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Increase Your Email Productivity

(Contributed by reader, Emma Dutton)

Email is a hugely convenient way of staying in touch with personal and professional contact but while it can be a huge boost to productivity, it can also be a huge detriment, too. Like most things, it all comes down to how you use it. Does email rule your life, or do you have control over your email habits?

Studies show that up to a third of the average employee’s time is spent—or wasted—on tasks that relate to email, at a global cost of $650 billion a year, mostly because they’re sending and actioning email inefficiently or unnecessarily To effectively solve this problem, it’s first important to have a productive email management system, one that allows you to take total control of how your inbox is set up, and how it processes and files new messages. If you’re able to set up your inbox in a way that facilitates an organized approach to checking and actioning email, the problem is already halfway to being solved. The second key, of course, is in practicing effective and efficient emailing habits, and this is where the difficulty lies for most people. So what are the most efficient ways to handle the daily deluge of email messages that so many of us face?

Making Your Inbox Work for You

The first step on the road to email productivity is getting to grips with your email client—it’s crucial to thoroughly understand the tools you’re working with if you’re going to make them work effectively for you. Depending on the email client you use, there are dozens of quick and simple hacks that will make your inbox easier to navigate.

  • Create folders for “current” emails—those that require an action, and those that relate to projects you’re currently working on.

  • Create multiple email signatures tailored to colleagues, customers, and clients. The utility of this depends on your job, but it can be useful if you’re someone who wears many ‘hats.’

  • If your client allows it (Gmail does, for example), you can alter your settings to that you can choose to automatically archive an email once you reply to it—an easy way to make clearing your inbox a little faster.

  • Filter out low-priority messages using email rules. For example, for emails you’re only copied on, rather than being an addressee, create a rule that sends them to their own separate folder. You can do the same thing on an individual basis for specific email addresses—for example, for anything that isn’t work-related.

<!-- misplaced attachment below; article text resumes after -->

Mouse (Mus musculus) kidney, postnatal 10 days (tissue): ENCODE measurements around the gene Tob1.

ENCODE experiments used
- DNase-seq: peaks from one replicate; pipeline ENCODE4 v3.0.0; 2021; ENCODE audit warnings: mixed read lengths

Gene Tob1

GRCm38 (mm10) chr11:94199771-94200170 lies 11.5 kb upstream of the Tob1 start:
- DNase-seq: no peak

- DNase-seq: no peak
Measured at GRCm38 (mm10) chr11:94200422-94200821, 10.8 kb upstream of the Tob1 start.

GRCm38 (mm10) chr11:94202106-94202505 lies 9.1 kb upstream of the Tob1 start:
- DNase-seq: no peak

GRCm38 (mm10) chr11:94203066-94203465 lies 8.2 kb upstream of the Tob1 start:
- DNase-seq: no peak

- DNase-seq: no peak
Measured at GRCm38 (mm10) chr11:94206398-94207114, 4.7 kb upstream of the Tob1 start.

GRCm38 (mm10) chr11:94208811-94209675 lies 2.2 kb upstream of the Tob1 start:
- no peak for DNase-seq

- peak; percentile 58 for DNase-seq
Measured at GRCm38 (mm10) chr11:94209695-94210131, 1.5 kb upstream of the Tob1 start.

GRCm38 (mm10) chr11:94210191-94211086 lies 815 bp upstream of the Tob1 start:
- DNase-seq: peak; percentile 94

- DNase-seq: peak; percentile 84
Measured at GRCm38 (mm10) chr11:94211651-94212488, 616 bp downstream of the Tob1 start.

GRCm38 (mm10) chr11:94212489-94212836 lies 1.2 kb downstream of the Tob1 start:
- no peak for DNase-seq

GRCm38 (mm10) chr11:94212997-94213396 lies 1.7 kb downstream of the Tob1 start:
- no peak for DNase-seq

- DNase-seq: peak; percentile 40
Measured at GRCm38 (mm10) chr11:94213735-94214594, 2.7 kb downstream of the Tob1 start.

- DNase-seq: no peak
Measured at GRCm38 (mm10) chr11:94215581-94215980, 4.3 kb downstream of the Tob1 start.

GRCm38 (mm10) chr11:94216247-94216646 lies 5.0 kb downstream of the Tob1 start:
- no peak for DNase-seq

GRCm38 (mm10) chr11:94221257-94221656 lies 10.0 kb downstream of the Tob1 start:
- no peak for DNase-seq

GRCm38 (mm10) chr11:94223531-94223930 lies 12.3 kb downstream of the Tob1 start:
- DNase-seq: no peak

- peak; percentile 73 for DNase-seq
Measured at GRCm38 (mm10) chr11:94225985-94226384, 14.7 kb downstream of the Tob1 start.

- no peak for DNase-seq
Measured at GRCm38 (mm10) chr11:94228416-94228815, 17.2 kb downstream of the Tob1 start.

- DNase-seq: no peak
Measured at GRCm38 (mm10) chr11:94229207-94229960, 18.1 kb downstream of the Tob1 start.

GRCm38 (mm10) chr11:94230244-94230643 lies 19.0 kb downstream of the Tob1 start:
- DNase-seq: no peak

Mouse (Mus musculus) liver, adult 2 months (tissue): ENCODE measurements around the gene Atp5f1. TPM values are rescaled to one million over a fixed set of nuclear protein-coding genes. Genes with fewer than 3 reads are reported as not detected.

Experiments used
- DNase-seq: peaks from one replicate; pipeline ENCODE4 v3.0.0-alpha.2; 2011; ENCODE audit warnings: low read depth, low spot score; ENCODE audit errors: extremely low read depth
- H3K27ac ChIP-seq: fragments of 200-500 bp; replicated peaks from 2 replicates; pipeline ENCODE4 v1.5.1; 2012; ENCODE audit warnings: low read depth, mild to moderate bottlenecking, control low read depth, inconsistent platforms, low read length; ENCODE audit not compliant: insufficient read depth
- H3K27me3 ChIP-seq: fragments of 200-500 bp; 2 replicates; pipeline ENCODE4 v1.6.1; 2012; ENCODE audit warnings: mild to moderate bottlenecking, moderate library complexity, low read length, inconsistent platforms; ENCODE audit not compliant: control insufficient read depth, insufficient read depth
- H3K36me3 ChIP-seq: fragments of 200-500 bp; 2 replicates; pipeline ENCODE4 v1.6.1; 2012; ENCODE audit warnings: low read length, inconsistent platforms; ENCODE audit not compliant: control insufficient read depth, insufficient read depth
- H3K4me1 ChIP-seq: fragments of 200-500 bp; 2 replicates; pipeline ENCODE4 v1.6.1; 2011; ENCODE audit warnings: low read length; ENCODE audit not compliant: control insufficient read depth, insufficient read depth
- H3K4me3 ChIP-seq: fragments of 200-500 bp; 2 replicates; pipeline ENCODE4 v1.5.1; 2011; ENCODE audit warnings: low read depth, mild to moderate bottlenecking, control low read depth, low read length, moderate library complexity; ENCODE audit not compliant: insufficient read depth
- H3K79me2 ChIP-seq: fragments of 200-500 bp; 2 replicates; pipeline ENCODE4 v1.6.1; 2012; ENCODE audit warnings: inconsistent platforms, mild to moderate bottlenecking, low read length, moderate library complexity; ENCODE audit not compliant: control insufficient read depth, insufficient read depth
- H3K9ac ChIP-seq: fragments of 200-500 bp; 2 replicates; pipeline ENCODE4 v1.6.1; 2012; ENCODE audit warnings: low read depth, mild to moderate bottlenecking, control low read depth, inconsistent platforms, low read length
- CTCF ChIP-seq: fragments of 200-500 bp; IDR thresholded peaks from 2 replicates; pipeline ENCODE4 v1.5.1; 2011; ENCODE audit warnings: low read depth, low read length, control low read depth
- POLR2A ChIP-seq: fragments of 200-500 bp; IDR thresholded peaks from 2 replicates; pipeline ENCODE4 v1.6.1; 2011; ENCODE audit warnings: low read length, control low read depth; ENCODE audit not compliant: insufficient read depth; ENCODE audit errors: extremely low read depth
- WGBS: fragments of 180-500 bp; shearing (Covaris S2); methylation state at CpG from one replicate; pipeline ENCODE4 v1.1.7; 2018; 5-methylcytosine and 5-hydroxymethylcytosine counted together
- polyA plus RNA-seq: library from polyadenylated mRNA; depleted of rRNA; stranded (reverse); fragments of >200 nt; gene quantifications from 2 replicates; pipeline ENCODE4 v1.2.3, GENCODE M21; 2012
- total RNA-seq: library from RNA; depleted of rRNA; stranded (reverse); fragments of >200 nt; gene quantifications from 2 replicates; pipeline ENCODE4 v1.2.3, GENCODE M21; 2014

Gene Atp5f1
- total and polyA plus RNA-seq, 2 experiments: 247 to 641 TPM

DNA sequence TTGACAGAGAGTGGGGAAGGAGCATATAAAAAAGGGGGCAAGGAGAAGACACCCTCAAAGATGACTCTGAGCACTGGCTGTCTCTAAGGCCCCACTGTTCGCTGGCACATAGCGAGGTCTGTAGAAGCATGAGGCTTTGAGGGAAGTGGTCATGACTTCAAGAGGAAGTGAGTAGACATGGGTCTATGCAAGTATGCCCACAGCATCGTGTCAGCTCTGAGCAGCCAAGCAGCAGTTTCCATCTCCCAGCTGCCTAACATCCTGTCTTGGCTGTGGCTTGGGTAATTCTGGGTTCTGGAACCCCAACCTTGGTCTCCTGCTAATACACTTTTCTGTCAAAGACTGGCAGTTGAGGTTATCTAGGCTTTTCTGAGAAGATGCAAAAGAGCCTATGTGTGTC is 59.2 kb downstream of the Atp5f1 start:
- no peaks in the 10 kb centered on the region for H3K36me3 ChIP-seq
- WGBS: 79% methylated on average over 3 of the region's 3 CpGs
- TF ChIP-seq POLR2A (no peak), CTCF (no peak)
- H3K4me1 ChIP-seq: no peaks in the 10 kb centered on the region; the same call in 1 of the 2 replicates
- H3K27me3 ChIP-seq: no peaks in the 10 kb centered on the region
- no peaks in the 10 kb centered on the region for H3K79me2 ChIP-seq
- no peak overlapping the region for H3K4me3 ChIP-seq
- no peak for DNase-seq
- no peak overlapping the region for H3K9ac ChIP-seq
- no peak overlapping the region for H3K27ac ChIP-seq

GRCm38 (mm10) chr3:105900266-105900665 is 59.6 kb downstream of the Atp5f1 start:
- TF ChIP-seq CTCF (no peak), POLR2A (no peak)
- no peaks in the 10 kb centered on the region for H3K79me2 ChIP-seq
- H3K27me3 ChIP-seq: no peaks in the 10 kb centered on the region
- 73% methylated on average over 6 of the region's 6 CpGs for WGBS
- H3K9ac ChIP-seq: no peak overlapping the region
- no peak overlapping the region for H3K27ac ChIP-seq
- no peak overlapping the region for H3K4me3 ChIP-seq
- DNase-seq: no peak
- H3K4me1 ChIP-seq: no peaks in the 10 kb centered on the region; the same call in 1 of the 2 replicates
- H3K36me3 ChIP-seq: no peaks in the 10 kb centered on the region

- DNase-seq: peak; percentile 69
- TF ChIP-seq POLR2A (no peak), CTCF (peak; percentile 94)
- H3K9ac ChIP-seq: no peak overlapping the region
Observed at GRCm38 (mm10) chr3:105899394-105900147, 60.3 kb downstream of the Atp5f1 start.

• Minimize folder usage. Searching your email archive is vastly faster than it once was, and most people can get away with using just a small handful of folders—one for current emails, one for low-priority emails, and one for trash.

Efficient Email Habits

Everyone has their own strategy for dealing with email, but there are a few things that typically work well for everyone.

Most importantly, turn off email notifications—all of them. Stopping what you’re doing to immediately read every single email as it comes in may make you feel like you’re efficient and top of things, but it’s a false sense of efficiency. The average employee takes 23 minutes to get back on track after being interrupted, and if you’re stopping constantly to read new email, that’s a lot of interruptions. Instead, check email every hour, or two hours, and commit at that time to clearing your inbox. Make the final check at the end of the working day, so that your inbox is clear when you leave.

Next, the inbox-clearing itself. Back when every document was on paper, instead of on a computer, the go-to efficiency strategy was to deal with each piece of paper as it arrived: action, delegate, defer, delete, or file. This strategy works just as well for email as it did for paper, and it’s by far the best way to keep your inbox clear.

Writing Efficient Emails

Using email productively isn’t just about how good you are at reading and actioning the messages you receive; it’s also about how good you are at writing effective messages. Do you spend an excessive amount of time writing emails, or can you write them quickly? Are your emails easy to read and understand, or do you have a hard time expressing what you mean?

If writing emails isn’t one of your strong points, there are two potential solutions. Employing either or both can help you get a good handle on writing clearly and effectively.

  • Stick to one subject per email. This helps you write more effectively, and it also makes it easier to locate specific email conversations in the future.

  • Write emails using bullet points. Don’t worry about writing perfect paragraphs, just state your main points as succinctly as you can.

  • If you can’t effectively write what you need to say using these methods, consider whether email is the best medium for the message.

Is Email Always the Best Solution?

The final key to email productivity is recognizing that email isn’t always the fastest way to communicate with someone. If you need to ask something of a colleague, emailing isn’t necessarily the way to go—especially if it’s a complex question, or if you have several different things to talk about. Instead, it’s sometimes much more efficient to use an ‘old-fashioned’ method of communication, like a phone call or a face-to-face chat.